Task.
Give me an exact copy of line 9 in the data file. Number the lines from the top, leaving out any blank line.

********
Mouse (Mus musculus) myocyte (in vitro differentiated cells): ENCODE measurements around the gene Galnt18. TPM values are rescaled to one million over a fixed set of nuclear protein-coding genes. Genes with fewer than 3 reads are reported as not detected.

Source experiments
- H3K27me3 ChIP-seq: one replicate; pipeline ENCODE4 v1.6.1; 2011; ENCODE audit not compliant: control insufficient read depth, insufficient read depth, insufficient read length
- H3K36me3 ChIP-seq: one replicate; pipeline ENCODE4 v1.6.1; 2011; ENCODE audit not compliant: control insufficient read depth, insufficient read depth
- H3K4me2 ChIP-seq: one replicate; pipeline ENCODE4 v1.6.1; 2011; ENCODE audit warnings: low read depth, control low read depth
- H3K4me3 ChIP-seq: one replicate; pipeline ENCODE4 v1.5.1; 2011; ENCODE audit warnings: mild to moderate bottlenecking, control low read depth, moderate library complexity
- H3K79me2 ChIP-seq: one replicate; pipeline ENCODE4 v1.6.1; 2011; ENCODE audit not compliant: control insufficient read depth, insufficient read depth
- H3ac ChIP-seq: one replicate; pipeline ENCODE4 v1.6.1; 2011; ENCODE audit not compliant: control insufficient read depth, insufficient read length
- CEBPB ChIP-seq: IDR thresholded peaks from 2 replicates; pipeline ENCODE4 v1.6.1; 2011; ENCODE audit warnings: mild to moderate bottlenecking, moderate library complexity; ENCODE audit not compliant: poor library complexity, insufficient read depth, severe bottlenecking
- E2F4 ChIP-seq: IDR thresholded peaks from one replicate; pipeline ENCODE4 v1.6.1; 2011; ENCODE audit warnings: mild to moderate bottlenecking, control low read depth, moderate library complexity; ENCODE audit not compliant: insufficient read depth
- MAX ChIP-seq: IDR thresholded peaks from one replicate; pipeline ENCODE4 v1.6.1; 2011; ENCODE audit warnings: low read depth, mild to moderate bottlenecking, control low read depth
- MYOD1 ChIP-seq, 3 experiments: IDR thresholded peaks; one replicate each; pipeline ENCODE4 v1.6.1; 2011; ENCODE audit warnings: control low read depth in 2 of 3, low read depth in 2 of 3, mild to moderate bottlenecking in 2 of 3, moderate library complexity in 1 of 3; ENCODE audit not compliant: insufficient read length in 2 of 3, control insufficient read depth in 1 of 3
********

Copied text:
- CEBPB ChIP-seq: IDR thresholded peaks from 2 replicates; pipeline ENCODE4 v1.6.1; 2011; ENCODE audit warnings: mild to moderate bottlenecking, moderate library complexity; ENCODE audit not compliant: poor library complexity, insufficient read depth, severe bottlenecking